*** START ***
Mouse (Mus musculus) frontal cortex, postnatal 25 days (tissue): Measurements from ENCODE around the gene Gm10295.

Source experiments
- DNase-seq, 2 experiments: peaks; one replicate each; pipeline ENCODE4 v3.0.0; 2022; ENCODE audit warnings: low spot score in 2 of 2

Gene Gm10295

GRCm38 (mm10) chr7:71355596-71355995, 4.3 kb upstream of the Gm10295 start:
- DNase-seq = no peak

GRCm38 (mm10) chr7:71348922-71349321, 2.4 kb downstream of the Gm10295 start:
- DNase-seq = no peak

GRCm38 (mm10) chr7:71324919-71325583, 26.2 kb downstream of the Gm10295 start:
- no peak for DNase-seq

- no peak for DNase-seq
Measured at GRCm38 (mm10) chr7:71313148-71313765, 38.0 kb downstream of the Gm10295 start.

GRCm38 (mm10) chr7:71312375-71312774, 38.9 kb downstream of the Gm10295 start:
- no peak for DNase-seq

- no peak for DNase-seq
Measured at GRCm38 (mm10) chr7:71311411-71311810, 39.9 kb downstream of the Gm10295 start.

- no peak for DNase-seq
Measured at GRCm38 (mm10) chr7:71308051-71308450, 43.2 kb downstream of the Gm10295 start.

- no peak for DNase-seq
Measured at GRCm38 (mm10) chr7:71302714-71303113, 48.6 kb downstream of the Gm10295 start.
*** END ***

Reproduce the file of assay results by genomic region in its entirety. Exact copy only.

Mouse (Mus musculus) frontal cortex, postnatal 25 days (tissue): Measurements from ENCODE around the gene Gm10295.

Source experiments
- DNase-seq, 2 experiments: peaks; one replicate each; pipeline ENCODE4 v3.0.0; 2022; ENCODE audit warnings: low spot score in 2 of 2

Gene Gm10295

GRCm38 (mm10) chr7:71355596-71355995, 4.3 kb upstream of the Gm10295 start:
- DNase-seq = no peak

GRCm38 (mm10) chr7:71348922-71349321, 2.4 kb downstream of the Gm10295 start:
- DNase-seq = no peak

GRCm38 (mm10) chr7:71324919-71325583, 26.2 kb downstream of the Gm10295 start:
- no peak for DNase-seq

- no peak for DNase-seq
Measured at GRCm38 (mm10) chr7:71313148-71313765, 38.0 kb downstream of the Gm10295 start.

GRCm38 (mm10) chr7:71312375-71312774, 38.9 kb downstream of the Gm10295 start:
- no peak for DNase-seq

- no peak for DNase-seq
Measured at GRCm38 (mm10) chr7:71311411-71311810, 39.9 kb downstream of the Gm10295 start.

- no peak for DNase-seq
Measured at GRCm38 (mm10) chr7:71308051-71308450, 43.2 kb downstream of the Gm10295 start.

- no peak for DNase-seq
Measured at GRCm38 (mm10) chr7:71302714-71303113, 48.6 kb downstream of the Gm10295 start.